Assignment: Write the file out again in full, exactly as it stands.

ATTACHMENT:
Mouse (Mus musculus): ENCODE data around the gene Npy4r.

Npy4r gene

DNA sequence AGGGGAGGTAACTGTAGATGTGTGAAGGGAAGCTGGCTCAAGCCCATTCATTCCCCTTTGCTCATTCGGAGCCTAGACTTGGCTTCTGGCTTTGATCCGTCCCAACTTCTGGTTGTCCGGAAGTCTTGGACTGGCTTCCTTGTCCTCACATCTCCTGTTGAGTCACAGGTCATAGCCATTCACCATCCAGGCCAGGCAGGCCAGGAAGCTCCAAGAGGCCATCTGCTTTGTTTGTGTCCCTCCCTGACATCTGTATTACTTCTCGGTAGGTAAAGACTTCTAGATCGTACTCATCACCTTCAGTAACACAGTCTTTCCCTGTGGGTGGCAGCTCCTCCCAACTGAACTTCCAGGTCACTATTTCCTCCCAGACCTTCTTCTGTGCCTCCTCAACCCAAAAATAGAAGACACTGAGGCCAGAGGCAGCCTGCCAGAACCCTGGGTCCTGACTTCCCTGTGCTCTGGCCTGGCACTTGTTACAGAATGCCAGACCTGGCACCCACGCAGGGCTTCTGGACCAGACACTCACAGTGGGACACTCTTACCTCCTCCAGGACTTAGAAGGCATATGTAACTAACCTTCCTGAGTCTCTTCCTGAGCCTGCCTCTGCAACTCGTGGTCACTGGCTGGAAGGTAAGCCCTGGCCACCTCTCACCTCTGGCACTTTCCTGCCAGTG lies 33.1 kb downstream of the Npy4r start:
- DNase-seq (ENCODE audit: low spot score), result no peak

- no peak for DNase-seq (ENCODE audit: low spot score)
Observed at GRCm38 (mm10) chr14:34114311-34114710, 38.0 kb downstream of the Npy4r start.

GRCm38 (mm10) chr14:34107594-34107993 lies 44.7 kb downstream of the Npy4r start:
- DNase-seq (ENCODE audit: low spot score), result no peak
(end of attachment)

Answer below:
Mouse (Mus musculus): ENCODE data around the gene Npy4r.

Npy4r gene

DNA sequence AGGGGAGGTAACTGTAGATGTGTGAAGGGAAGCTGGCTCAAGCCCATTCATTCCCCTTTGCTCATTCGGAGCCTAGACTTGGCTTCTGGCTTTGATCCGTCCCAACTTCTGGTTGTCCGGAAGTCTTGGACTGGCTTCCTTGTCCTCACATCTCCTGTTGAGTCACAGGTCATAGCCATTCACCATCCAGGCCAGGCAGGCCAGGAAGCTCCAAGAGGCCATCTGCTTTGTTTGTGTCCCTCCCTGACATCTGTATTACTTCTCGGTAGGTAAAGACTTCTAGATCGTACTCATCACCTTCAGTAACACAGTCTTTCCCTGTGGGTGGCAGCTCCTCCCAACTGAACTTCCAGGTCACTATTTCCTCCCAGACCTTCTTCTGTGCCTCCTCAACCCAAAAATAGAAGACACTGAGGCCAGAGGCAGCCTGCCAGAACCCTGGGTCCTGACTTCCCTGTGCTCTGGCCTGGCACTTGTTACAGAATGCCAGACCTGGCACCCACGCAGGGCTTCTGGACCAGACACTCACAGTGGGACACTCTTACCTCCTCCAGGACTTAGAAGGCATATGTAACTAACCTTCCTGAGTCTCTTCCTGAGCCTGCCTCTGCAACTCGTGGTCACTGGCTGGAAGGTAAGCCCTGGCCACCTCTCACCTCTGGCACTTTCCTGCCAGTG lies 33.1 kb downstream of the Npy4r start:
- DNase-seq (ENCODE audit: low spot score), result no peak

- no peak for DNase-seq (ENCODE audit: low spot score)
Observed at GRCm38 (mm10) chr14:34114311-34114710, 38.0 kb downstream of the Npy4r start.

GRCm38 (mm10) chr14:34107594-34107993 lies 44.7 kb downstream of the Npy4r start:
- DNase-seq (ENCODE audit: low spot score), result no peak